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SOVIET UNION AND ALL THAT DZHAZ

August 24, 1985|PETER S. HAWES | Associated Press Writer

HARTFORD, Conn. — Steve Boulay and Ted Everts share an interest in Soviet culture and language, a love of jazz and a concern for peace.

They took advantage of a little luck and a lot of business sense to parlay two of their interests into an unprecedented venture they hope will affect the third.

By signing the first contract with the Soviet Union to import Russian jazz albums, they hope to have taken a small step toward a valuable cultural exchange between the two superpowers.

When Boulay and Everts begin selling the records in early October, they will become the United States' only authorized importers of Soviet jazz, a musical form that remains an anomaly in its country and a mystery to most American ears.

"Jazz is a universal language. It can break down certain barriers that each society puts up to understanding the other. The more foot-tapping we can do, the better chance we all have of living together," the 25-year-old Everts said.

Their newly formed limited partnership, East Wind Trade Associates, will release five albums by different Soviet artists in October. Each record will reflect the best of several popular styles of Soviet jazz.

Jazz, or dzhaz as it is called in the Soviet Union, has alternately been maligned as bourgeois American decadence or, as is currently the case, been accepted as politically proper.

While an overwhelming popularity of rock music has caused many Soviet jazz artists out of economic necessity to incorporate driving rhythms, as well as electric and electronic instrumentation, into their music, straight-ahead acoustic jazz also remains prevalent.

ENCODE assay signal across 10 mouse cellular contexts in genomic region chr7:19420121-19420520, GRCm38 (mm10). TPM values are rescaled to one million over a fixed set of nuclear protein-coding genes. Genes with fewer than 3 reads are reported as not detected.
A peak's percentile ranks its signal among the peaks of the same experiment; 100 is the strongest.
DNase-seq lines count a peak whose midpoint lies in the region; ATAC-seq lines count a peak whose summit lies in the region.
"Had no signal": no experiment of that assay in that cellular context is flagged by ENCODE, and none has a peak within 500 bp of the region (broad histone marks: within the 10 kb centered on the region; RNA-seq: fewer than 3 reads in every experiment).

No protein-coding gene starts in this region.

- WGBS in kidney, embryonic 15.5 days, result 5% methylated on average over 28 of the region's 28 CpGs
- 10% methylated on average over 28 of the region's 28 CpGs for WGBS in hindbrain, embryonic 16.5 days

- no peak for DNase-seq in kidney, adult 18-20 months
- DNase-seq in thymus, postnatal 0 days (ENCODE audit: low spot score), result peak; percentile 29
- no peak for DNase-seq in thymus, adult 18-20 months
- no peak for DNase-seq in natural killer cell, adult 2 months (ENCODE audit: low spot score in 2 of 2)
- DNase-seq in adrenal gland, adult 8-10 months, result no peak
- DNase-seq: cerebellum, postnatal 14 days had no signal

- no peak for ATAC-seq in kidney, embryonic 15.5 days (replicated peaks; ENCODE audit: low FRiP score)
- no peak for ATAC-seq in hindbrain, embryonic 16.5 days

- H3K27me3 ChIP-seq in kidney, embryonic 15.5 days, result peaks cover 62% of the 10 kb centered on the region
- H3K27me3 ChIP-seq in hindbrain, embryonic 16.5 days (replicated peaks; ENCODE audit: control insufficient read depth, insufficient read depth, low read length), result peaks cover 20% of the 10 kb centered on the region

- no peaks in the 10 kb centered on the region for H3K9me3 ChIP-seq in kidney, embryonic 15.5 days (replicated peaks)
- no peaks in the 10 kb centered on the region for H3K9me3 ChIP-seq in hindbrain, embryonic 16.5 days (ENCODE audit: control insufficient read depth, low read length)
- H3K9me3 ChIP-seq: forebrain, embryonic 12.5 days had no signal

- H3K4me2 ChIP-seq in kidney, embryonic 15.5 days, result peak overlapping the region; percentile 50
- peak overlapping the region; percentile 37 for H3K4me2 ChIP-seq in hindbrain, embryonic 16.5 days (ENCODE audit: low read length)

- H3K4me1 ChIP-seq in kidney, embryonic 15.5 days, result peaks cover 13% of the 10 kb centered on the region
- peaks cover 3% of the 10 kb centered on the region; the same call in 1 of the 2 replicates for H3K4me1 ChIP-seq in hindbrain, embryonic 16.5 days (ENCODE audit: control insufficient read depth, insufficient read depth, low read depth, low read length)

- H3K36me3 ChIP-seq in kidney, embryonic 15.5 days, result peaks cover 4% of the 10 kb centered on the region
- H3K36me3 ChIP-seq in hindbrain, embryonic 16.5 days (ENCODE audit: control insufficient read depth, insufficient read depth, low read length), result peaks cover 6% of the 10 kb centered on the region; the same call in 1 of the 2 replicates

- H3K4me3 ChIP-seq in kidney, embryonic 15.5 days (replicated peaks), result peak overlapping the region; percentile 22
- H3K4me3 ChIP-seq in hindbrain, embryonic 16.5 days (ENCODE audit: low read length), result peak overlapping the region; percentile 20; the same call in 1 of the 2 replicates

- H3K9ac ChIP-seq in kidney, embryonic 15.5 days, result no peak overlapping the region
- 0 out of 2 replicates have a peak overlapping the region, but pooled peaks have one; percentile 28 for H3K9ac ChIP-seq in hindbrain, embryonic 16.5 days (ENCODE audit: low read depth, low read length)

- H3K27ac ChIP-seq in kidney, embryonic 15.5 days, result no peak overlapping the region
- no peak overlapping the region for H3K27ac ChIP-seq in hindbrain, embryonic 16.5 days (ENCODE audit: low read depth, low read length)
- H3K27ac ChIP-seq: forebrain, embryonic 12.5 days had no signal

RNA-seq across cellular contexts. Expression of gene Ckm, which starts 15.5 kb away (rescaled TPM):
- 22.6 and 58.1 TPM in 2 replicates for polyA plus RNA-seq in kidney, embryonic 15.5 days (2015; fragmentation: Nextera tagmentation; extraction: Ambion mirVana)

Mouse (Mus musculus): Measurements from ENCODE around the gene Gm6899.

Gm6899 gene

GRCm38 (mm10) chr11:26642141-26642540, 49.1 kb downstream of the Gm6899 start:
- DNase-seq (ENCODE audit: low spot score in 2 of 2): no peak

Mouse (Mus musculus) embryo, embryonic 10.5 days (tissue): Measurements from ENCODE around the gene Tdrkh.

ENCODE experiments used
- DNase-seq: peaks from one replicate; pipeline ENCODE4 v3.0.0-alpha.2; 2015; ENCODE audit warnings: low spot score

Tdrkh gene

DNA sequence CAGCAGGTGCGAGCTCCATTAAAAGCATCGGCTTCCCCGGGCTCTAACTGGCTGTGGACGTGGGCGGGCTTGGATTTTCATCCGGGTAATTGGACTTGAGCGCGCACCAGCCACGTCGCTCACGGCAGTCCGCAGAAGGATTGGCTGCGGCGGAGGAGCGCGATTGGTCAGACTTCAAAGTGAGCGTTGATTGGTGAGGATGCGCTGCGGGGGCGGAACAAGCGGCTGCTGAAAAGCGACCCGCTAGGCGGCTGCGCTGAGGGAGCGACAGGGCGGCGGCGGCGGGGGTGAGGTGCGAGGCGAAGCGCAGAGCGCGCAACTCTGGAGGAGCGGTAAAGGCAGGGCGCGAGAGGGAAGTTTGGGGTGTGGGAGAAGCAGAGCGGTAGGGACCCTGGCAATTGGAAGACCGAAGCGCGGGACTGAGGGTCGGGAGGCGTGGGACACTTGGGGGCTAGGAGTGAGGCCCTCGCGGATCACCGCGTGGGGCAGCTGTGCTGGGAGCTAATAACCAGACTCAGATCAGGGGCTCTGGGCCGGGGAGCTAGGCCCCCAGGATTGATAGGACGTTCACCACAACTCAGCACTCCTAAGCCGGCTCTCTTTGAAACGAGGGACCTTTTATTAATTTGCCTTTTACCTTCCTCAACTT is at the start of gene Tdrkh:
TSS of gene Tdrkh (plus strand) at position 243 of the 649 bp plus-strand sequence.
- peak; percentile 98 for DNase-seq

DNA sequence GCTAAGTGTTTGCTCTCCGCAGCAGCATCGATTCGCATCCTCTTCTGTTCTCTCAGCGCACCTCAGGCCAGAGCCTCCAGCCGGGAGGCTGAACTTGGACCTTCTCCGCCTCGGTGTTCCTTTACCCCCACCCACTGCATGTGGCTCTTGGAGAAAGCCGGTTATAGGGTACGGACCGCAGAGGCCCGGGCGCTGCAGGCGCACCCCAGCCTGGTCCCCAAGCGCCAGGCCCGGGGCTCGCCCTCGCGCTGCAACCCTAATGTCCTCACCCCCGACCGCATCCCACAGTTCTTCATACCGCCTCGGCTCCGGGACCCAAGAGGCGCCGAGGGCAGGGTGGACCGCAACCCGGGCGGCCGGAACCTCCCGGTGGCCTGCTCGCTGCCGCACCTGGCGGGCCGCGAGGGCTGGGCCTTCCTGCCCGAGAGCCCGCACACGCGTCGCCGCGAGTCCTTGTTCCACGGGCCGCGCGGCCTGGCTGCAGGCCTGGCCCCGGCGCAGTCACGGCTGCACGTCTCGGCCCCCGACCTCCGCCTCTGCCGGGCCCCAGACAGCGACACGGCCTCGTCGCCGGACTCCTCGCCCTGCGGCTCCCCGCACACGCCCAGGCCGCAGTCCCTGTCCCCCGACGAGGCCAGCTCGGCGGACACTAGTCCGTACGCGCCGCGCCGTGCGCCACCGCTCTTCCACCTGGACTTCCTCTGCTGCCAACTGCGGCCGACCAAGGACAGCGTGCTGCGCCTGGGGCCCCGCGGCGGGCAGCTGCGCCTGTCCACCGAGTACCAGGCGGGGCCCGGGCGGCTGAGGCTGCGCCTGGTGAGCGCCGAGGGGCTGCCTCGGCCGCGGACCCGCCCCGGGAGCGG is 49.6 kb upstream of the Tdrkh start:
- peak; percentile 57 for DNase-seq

The artists on East Wind's first releases will be the late Vagif Mustafa-Zadeh, an alternately hard-driving and ticklingly soft straight-ahead pianist; guitarist Alexei Kuznetsov, whose classics and folk tunes include George Gershwin's "Summertime"; the spacy electronic keyboard sound of Igor Brill; the trio of pianist Viacheslav Ganelin, drummer Vladimir Tarasov and reed player Vladimir Checkasin, who perform scattered free jazz; and Arsenal, a saxophone and synthesizer-dominated jazz-rock fusion band.

Boulay, at 24 an international relations major in college and a tax accountant with Arthur Anderson & Co., at first had trouble understanding how the words Soviet and jazz could fit together.

"Jazz represents musical freedom," Boulay said. "I didn't think of that as particularly Russian."

Everts, who is originally from San Francisco, and Boulay, of Rochester, N.Y., met during a trip to the Soviet Union in 1983. When they returned to the United States, Everts introduced Boulay to the music of the Grateful Dead and to some jazz.

By coincidence, Boulay met three members of the Dead while he was working in a Rochester hotel later that year. He mentioned Soviet jazz and the band's response was enthusiastic enough to convince Boulay of the music's potential in the United States.

He contacted Everts, who was working in Cambridge, Mass., and East Wind Trade Associates was born. Its office is a bookshelf and a small wooden table supporting a computer in what should be a dining room of Boulay's home.

"We got this idea of getting Soviet jazz over here, but we didn't know how to go about it," Everts recalled. He contacted the federal Small Business Administration and had an interview there with Gerald A. Friedman, the former owner of a chain of record stores in New York's Greenwich Village.

Friedman agreed to invest at least $6,000 in the venture and friends and relatives lent the duo the remainder of the $25,000 so far invested.

Everts, who has cut down his job at a health-food store to half-time, has done most of the negotiating and has visited the Soviet Union at least three times on business. His primary Soviet contact has been Igor Preferansky, director of a Ministry of Trade subdivision called Sovart.

Preferansky did not return telephone calls to his Washington office. However, Everts described him as "interested but a little skeptical at first because this had never been done before."

The albums' release will come about six weeks before a planned late November meeting between President Reagan and Soviet leader Mikhail Gorbachev.

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